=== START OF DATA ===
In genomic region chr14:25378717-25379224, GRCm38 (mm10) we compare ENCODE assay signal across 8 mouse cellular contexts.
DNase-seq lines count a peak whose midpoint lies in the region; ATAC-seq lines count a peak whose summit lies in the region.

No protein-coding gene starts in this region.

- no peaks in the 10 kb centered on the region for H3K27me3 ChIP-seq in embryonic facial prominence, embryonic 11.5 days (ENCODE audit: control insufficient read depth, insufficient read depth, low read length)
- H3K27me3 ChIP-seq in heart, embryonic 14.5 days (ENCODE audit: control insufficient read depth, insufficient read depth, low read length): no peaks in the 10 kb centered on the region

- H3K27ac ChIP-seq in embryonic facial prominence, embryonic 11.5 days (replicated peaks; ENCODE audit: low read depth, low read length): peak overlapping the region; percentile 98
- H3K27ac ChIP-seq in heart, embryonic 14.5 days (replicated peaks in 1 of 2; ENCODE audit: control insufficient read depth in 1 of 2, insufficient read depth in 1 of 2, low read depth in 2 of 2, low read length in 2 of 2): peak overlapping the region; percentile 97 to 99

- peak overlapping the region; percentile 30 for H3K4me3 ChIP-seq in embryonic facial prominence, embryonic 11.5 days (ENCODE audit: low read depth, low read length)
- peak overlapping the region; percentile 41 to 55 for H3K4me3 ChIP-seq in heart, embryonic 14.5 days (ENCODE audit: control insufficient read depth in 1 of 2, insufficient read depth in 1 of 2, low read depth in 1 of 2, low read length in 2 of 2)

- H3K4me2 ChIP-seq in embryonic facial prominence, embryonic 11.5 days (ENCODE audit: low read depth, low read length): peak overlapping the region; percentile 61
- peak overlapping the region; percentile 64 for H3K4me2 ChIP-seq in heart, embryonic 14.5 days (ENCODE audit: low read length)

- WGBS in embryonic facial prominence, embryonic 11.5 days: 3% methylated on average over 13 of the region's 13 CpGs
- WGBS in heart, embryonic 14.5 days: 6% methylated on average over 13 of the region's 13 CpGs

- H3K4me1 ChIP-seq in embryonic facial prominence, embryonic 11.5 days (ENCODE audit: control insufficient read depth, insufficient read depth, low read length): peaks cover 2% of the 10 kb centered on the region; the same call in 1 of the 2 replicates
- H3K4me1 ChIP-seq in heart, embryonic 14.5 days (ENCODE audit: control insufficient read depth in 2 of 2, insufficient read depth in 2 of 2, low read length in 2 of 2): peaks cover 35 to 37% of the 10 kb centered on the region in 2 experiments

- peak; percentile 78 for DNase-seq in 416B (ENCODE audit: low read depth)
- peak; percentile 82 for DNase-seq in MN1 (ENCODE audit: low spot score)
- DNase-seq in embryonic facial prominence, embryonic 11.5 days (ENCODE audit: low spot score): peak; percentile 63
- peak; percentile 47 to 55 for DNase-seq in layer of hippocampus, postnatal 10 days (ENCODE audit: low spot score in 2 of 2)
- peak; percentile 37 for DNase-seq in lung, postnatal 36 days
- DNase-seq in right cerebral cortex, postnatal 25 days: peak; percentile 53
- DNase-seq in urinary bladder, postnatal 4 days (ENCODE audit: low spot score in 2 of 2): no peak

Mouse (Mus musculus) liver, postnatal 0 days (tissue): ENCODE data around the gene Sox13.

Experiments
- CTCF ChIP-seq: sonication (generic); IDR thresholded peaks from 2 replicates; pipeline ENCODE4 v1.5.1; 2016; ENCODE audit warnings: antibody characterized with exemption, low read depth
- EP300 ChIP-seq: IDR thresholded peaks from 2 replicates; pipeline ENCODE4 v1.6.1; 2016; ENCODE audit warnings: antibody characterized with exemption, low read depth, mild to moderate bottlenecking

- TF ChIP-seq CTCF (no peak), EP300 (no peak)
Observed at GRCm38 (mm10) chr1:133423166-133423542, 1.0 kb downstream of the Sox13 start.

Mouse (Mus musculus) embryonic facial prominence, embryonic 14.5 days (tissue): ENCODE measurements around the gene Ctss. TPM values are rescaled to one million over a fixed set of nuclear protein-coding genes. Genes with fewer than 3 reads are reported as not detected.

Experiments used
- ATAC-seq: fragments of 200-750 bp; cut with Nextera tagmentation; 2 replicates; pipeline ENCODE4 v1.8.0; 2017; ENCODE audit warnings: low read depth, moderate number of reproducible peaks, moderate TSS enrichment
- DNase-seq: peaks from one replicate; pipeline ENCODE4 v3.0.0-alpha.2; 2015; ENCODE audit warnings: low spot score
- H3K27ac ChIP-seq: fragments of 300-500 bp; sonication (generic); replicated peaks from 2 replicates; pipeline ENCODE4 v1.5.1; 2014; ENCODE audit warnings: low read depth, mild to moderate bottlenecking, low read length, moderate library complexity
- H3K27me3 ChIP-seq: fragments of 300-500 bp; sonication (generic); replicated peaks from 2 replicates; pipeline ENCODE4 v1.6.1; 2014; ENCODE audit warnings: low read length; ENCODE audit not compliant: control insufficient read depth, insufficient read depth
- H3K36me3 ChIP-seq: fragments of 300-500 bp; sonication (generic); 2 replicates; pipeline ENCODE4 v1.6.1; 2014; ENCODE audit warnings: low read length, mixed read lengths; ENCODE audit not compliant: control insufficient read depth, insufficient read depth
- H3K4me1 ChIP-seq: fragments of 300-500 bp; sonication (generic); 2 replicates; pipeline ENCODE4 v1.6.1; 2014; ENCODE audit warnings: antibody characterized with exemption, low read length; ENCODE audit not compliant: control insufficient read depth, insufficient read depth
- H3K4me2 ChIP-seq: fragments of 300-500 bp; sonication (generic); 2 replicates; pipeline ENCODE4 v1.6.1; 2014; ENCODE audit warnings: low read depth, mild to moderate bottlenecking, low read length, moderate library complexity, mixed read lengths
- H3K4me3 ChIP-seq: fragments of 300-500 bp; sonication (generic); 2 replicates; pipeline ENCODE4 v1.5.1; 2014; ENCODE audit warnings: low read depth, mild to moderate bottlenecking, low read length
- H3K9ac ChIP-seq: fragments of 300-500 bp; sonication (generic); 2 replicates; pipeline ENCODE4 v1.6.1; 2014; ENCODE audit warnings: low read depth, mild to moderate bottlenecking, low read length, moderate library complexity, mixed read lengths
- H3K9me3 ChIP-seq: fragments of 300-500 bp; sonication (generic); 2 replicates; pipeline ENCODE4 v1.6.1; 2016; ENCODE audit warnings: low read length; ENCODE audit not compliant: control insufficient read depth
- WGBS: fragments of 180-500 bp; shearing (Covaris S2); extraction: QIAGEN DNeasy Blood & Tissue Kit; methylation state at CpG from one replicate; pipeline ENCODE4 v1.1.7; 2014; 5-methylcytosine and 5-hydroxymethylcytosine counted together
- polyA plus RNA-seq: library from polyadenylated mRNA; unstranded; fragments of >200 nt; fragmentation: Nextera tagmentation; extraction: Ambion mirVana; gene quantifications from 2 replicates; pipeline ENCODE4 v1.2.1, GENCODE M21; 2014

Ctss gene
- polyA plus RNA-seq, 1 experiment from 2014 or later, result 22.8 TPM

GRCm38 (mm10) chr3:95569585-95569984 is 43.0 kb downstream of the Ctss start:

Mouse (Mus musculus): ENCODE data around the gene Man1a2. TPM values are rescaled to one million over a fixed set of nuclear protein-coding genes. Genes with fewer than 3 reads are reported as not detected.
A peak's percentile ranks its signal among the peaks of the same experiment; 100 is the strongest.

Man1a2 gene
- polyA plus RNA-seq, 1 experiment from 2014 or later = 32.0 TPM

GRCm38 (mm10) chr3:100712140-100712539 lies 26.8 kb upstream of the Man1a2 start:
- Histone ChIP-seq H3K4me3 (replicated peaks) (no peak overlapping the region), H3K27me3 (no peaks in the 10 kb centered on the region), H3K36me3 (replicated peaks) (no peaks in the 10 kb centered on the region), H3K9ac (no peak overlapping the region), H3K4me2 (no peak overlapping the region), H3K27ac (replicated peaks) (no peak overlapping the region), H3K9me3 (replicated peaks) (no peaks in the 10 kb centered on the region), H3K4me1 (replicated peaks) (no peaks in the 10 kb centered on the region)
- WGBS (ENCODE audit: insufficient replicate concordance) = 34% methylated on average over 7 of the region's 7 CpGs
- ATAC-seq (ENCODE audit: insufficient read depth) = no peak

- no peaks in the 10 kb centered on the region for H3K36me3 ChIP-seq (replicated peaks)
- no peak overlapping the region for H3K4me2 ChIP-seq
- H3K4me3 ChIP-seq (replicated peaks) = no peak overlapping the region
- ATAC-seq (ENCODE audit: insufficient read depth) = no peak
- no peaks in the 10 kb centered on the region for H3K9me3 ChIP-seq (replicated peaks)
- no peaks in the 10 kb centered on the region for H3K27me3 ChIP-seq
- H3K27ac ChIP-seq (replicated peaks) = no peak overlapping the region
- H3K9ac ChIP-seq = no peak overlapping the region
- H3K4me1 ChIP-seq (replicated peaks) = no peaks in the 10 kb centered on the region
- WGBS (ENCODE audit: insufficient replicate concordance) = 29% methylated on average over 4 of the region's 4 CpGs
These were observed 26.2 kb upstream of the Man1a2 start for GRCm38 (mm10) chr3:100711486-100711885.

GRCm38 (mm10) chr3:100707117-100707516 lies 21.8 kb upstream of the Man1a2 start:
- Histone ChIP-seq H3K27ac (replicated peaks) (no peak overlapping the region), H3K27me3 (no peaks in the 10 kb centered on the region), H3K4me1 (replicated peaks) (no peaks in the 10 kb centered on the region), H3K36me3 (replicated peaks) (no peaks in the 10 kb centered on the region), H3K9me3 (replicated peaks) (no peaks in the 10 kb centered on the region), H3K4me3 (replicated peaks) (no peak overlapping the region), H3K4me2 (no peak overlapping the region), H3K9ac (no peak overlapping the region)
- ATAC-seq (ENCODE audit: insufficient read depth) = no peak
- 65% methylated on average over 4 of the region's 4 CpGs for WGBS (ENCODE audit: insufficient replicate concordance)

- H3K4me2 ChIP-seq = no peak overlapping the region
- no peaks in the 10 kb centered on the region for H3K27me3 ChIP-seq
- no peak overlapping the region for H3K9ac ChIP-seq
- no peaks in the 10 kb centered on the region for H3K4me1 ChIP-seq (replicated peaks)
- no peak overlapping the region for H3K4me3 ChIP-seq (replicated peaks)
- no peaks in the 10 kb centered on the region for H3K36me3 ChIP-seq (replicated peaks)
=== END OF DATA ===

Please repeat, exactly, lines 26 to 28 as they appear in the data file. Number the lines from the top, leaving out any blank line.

- EP300 ChIP-seq: IDR thresholded peaks from 2 replicates; pipeline ENCODE4 v1.6.1; 2016; ENCODE audit warnings: antibody characterized with exemption, low read depth, mild to moderate bottlenecking

- TF ChIP-seq CTCF (no peak), EP300 (no peak)
Observed at GRCm38 (mm10) chr1:133423166-133423542, 1.0 kb downstream of the Sox13 start.